ANGOLA — The number of positive cases of COVID-19 has trended younger this past week, quite possibly due to the number of people tested at Miller Poultry in Orland.

Miller had 136 people test positive for COVID-19. This came after tests results came back positive for seven people on April 30 then the company decided to test all employees on May 1-2.

The majority of people who have tested positive for COVID-19 are in the 20-49 age range, a shift from previous demographic data provided from the Steuben County Health Department, which showed the majority of positives in the 40 and up range.

There are 12 people between 20-29, 21 between 30-39 and 11 between 40-49 who have tested positive. Of the 63 positive tests in the county, those three age groups added together represent almost 70% of the total.

Before testing at Miller, in the data released April 24, most of the positive tests were in the 60-69 age range with seven. The 50-59 and 70-79 age groups are next with three apiece. Those have increased to eight for 60-69, and four apiece for 50-50 and 70-79, or about 25% of the total positive tests.

In most locales, the number of people testing positive for COVID-19 are older than 60. When Steuben County reports new numbers they are reported as positive cases in patients either younger or older than 60.

Also due to the mass testing last week at Miller, when 791 people were tested for COVID-19, testing has jumped significantly in Steuben County, hitting a total of 1,278 on Friday, said data from the Health Department. In other words, 62% of the COVID-19 tests administered in Steuben County were at Miller Poultry.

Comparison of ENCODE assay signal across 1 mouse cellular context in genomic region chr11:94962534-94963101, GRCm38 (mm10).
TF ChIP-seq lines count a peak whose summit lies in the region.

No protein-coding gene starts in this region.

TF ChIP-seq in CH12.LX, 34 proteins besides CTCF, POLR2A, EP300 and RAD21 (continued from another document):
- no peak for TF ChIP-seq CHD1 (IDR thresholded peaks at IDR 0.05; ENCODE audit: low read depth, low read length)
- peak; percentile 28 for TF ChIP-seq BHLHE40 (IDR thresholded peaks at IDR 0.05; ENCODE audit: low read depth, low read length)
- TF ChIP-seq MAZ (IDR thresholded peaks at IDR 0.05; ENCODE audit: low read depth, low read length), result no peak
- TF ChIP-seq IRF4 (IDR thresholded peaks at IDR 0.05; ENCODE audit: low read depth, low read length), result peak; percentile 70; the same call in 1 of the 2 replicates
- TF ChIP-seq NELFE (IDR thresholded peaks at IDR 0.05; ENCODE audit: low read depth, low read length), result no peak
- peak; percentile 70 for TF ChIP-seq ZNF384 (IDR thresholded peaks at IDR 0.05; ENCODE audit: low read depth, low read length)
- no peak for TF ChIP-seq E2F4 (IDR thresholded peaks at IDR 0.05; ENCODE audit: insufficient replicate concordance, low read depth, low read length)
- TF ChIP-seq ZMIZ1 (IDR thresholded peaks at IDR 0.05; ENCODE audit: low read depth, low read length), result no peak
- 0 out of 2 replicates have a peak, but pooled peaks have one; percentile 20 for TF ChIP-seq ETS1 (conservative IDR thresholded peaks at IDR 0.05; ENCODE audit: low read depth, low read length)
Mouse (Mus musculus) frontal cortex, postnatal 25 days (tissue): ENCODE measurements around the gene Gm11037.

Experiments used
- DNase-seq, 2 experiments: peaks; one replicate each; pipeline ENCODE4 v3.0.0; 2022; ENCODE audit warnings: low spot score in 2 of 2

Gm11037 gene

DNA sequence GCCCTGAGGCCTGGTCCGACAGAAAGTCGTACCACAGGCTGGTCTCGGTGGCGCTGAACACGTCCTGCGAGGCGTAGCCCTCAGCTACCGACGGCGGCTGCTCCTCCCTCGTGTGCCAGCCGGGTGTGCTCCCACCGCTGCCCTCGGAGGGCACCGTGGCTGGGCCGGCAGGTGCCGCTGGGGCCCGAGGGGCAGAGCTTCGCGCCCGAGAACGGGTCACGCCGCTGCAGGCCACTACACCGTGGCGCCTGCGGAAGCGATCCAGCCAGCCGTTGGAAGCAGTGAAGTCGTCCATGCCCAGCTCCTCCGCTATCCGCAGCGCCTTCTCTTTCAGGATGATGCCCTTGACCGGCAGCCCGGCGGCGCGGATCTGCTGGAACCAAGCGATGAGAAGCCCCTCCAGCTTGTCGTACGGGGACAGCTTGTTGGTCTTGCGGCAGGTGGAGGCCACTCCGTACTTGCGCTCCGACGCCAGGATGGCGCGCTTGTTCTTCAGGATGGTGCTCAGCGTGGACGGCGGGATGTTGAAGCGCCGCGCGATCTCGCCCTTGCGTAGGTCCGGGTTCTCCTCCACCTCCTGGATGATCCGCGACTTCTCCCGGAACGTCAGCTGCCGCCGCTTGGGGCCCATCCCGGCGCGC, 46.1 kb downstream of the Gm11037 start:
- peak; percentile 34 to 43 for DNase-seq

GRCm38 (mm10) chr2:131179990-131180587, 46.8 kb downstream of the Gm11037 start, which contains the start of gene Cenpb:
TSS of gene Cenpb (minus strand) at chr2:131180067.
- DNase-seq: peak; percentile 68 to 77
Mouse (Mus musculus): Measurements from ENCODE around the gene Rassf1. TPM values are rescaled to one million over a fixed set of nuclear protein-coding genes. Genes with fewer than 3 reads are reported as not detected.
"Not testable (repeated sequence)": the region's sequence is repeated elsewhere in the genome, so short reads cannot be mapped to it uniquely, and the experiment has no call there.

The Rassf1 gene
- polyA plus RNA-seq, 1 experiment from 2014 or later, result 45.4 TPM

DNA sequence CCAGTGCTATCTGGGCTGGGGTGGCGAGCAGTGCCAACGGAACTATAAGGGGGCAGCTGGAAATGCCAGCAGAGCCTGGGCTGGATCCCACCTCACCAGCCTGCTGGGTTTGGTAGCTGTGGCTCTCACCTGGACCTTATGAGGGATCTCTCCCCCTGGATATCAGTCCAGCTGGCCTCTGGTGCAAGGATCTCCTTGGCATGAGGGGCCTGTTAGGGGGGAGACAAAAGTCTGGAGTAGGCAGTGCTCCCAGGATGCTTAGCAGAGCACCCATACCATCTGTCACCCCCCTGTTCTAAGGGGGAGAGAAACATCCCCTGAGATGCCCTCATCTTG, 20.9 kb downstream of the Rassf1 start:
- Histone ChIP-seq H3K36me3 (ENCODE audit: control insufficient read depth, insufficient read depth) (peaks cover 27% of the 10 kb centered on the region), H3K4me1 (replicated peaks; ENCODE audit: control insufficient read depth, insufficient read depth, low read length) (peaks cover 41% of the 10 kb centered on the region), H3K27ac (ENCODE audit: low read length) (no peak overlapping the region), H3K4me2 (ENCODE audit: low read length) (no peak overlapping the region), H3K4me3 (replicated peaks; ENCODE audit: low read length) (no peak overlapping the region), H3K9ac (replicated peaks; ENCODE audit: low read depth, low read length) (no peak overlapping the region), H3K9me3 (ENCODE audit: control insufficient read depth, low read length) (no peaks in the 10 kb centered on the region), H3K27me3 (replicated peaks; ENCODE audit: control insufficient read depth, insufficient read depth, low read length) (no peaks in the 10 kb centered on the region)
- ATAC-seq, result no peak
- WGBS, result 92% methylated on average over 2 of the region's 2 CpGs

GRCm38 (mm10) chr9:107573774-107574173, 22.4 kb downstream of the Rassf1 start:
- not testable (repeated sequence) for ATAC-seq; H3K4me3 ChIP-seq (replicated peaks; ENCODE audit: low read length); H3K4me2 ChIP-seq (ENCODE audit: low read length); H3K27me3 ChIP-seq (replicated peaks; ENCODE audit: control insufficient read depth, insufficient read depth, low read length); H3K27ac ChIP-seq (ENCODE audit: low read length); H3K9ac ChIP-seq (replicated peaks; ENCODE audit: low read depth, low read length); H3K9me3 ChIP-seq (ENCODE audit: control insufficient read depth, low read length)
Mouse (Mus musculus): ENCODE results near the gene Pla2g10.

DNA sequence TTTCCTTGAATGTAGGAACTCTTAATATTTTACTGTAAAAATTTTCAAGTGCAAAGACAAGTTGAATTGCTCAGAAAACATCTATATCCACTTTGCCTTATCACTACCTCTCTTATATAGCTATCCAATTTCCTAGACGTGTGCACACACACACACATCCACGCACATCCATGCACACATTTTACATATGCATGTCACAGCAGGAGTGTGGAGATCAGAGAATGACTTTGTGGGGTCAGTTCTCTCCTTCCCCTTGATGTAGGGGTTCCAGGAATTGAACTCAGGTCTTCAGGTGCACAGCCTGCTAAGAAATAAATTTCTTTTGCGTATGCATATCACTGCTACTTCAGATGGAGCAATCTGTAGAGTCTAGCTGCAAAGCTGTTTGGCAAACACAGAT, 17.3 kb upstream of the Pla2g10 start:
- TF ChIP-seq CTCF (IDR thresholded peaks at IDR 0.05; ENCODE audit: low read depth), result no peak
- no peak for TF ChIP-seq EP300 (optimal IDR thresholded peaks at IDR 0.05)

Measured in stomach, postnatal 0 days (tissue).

While the testing numbers are high because of Miller, the number of Steuben County residents who were tested is much lower. That’s because where a person gets tested is counted in a county’s data, no matter where they reside. However, if the person tests positive, it is counted in their county of residence. Miller had 136 people test positive for COVID-19, about 17% of its workforce, yet only some 32 positive cases were recorded in Steuben County after the testing at Miller. Officials would not say how many cases from Miller make up the county’s 63 total.

At Miller, employees hail from eight counties in Indiana and Michigan. Of the plant’s workforce, 25% is from Steuben County and 50% are from Allen County with the remainder from the other six.

Miller closed on Monday then brought production back up to 70% on Tuesday and continued that pace the rest of the week. If all goes as planned, production will resume at full capacity on Monday, said Kevin Diehl, vice president of plant operations.
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